Beverage giants Coca-Cola and Carlsberg have given their backing to an exciting new plant-based plastic being developed by Dutch biochemical company Avantium.

This planet-friendly material, intended to completely decompose within just one year, would use plastics made from plant sugars as opposed to fossil fuels; tackling both plastic pollution and the overuse of fossil fuels.

This material would be used to create a protective, recyclable layer within a cardboard bottle, replacing regular containers while helping to reduce the carbon footprint inflicted by drinks manufacturers.

SALT LAKE CITY, UT – FEBRUARY 10: Pallets of Coke-Cola cans wait to the filled at a Coco-Cola bottling plant on February 10, 2017 in Salt Lake City, Utah. Current Coke president James Quincey will become CEO on May 1. (Photo by George Frey/Getty Images)

It’s hoped these innovative new containers will be on shelves by 2023, paving the way for a greener industry.

As reported by The Guardian, Avantium is designing the material to ensure it will be resilient enough to hold carbonated drinks.

So far, trials have demonstrated that the material can decompose within the year using a composter, or within a few years if the product is left outside in normal conditions. However, under ideal circumstances, this plastic should always be recycled after use.

Avantium’s chief executive, Tom van Aken, hopes to greenlight a major investment by the close of the 2020, with the project remaining on course despite the ongoing global health crisis. Partnerships with other food and beverage businesses are expected to be announced later this summer.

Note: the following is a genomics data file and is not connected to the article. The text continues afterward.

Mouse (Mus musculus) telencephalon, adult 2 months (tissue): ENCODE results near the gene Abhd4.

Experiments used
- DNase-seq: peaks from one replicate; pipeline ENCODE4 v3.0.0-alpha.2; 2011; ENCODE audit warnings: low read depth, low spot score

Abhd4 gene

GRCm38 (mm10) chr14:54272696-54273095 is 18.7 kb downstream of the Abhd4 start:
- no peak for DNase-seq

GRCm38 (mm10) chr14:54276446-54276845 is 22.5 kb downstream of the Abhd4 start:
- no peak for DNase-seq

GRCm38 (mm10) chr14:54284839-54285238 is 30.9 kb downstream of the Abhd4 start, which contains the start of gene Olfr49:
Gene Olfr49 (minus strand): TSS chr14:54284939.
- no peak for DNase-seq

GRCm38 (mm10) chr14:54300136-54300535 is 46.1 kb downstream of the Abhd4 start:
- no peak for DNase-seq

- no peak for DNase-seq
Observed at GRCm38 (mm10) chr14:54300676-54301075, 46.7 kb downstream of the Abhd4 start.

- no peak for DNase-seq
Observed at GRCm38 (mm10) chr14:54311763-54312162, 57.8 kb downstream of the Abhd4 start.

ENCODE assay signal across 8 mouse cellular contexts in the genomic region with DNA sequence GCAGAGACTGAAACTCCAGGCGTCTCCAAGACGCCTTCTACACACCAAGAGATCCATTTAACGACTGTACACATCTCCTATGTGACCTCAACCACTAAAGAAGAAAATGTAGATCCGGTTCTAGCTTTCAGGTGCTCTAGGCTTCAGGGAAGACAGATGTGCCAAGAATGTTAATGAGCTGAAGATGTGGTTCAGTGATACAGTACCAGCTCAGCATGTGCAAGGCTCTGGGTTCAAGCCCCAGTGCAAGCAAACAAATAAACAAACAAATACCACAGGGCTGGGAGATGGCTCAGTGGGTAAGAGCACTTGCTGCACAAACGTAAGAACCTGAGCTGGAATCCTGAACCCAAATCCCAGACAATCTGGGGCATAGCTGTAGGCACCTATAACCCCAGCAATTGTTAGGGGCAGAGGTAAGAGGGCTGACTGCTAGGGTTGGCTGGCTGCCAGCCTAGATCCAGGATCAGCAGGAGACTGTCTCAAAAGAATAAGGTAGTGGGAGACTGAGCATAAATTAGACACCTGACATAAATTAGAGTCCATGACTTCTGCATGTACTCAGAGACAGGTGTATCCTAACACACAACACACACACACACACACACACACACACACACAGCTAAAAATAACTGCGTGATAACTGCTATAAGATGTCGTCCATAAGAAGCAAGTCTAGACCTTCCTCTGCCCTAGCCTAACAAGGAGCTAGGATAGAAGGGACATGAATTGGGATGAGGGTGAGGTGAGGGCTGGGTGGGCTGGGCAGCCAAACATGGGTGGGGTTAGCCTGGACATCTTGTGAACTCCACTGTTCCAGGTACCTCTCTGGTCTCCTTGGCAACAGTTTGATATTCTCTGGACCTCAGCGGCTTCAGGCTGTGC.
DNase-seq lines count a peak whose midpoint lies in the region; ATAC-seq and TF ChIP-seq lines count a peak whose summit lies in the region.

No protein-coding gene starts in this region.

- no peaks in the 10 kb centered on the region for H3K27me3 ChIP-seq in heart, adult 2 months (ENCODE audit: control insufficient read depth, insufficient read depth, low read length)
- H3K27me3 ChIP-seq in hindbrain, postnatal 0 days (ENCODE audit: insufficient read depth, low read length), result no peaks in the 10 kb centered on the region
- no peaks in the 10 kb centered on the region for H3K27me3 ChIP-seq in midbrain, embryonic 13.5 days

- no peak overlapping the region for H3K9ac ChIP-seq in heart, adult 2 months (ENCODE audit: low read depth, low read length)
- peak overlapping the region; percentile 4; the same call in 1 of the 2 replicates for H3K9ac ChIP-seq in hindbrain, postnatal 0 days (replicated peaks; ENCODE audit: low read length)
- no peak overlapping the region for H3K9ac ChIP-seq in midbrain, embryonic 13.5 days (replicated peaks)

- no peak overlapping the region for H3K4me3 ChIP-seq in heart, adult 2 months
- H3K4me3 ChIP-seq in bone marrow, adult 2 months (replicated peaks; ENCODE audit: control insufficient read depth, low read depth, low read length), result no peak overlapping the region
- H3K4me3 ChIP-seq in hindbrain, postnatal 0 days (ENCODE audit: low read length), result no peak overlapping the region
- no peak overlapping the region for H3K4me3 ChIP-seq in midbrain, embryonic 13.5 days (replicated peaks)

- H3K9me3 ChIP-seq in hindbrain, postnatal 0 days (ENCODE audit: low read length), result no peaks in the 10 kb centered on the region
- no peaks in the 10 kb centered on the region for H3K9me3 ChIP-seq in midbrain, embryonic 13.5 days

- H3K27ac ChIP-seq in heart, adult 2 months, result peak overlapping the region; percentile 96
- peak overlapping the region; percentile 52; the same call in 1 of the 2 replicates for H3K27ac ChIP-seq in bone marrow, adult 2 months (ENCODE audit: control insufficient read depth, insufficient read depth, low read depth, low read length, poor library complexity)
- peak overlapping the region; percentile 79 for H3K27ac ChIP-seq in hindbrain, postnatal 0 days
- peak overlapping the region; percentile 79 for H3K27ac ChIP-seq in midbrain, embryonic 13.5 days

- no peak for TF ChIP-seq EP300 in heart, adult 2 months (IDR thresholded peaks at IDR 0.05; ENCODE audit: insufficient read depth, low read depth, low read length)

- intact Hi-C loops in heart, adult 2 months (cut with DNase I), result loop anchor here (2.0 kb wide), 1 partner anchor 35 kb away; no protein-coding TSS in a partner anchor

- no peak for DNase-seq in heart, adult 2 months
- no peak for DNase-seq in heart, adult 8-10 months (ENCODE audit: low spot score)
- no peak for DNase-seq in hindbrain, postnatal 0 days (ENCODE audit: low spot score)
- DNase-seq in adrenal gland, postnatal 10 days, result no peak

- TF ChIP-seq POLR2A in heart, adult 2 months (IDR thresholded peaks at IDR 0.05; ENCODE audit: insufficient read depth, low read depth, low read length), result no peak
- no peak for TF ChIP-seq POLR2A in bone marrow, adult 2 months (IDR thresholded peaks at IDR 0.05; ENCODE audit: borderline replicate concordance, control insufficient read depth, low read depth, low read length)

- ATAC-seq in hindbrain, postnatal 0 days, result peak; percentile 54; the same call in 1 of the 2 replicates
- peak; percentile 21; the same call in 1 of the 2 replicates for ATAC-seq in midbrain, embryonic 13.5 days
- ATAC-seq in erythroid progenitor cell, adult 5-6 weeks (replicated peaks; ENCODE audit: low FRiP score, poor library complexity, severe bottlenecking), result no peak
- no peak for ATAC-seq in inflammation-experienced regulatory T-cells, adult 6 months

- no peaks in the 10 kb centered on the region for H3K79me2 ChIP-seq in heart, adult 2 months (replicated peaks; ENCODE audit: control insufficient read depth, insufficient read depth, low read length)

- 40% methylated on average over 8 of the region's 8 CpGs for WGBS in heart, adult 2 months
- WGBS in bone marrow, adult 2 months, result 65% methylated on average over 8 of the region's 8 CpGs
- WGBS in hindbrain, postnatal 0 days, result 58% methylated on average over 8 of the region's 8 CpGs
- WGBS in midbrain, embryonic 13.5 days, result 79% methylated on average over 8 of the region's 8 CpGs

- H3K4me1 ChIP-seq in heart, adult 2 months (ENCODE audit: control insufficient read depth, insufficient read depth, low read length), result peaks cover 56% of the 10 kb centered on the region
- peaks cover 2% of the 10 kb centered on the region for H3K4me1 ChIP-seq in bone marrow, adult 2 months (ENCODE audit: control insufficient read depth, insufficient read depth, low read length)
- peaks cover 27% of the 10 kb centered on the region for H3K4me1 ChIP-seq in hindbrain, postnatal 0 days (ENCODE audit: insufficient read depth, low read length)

March 21, 2020: DHAKA, BANGLADESH – MARCH 21: Plastic bottle seen in the Buriganga river in Dhaka, Bangladesh on March 21, 2020…The chemical waste of mills and factories, household waste eventually makes the Buriganga River miserable, which is considered to be Dhaka’s lifeline. Thousands of people depend on the river daily for bathing, washing clothes, irrigation of food and transportation of goods. The river has suffered extreme biodiversity loss and has now turned narrow. A large swathe of the Buriganga River, which is the lifeline of the capital, has turned pitch-black with toxic waste, oil, and chemicals flowing into it from industrial units. And the river now going to be dead. (Credit Image: © Zakir Hossain Chowdhury/ZUMA Wire)

As per statistics provided by Surfers Against Sewage, plastic pollution can now be seen on every single beach across the the world, with scientists having even recently found microplastics deeply embedded in the ice of the Arctic.

Back in 1950, a global population of 2.5 billion produced an approximate 1.5 million tons of plastic. By 2016, a population of more than seven billion produced more than 320 million tons of plastic. This figure is expected to double by 2034.

Avantium intends to break down sustainable plant-based sugars into simple chemical structures that may then be rearranged to form this new material.

Initially, the project will manufacture a relatively low 5,000 tonnes of plant-plastic annually, using sugar from corn, wheat and beets. However, production is anticipated to grow in line with increased demand for renewable plastics.

As the project progresses, Avantium intends to use plant sugars from sustainably sourced biowaste so the global food supply chain will not be impacted by the rise of plant-based plastic.


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